They are set to reunite onscreen for a planned sequel, which will also feature the return of their movie kids Millicent Simmonds and Noah Jupe, and is expected to hit theatres in May, 2020.
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A controversial Toronto psychology professor is lambasting a prestigious British university after it opted to rescind a visiting fellowship on the basis of his work.
Jordan Peterson published a blog post in the wake of the move from Cambridge University, criticizing the school for its decision to withdraw the opportunity for a two-month scholarly visit to the elite campus.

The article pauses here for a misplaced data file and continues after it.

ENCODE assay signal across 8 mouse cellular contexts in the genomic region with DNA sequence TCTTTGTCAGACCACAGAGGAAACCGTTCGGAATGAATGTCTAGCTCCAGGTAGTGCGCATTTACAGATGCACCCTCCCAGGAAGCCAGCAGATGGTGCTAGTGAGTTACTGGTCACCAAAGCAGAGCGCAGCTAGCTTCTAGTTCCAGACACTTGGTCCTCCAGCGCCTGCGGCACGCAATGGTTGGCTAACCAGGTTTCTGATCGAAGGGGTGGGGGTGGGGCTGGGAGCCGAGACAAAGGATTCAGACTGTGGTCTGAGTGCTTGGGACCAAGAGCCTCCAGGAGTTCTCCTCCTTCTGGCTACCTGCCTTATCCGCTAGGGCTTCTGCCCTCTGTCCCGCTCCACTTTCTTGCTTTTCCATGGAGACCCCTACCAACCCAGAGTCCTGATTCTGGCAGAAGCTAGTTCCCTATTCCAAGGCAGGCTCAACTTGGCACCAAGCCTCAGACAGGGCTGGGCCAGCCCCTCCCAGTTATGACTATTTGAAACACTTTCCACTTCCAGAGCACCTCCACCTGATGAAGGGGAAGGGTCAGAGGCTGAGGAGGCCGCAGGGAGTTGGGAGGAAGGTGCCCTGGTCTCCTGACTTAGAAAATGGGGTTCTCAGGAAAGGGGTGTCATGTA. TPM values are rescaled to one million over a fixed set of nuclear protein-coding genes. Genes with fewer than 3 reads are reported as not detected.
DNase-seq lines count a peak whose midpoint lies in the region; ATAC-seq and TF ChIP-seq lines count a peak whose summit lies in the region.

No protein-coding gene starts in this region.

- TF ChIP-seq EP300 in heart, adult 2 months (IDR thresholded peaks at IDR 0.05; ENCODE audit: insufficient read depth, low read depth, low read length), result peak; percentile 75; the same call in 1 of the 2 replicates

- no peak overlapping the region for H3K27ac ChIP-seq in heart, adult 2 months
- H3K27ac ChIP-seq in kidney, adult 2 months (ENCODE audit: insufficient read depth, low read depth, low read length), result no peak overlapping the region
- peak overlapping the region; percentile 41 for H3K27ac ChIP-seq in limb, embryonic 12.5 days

Peterson, an outspoken critic of political correctness and many campus movements broadly affiliated with the political left, accused the school of bowing to pressure from students and failing to notify him directly of the decision to retract the fellowship.
Cambridge spokeswoman Tamsin Starr denied both allegations laid out in the blog post, saying Cambridge emailed the professor prior to sending out a tweet announcing the withdrawal of the offer and asserting the decision was made as a result of an academic review rather than student backlash.
“It was rescinded after a further review,” Starr said. She did not respond to a detailed list of questions, including whether such reviews are standard procedure and what specific findings triggered the withdrawal.
‘Serious error in judgement’: Peterson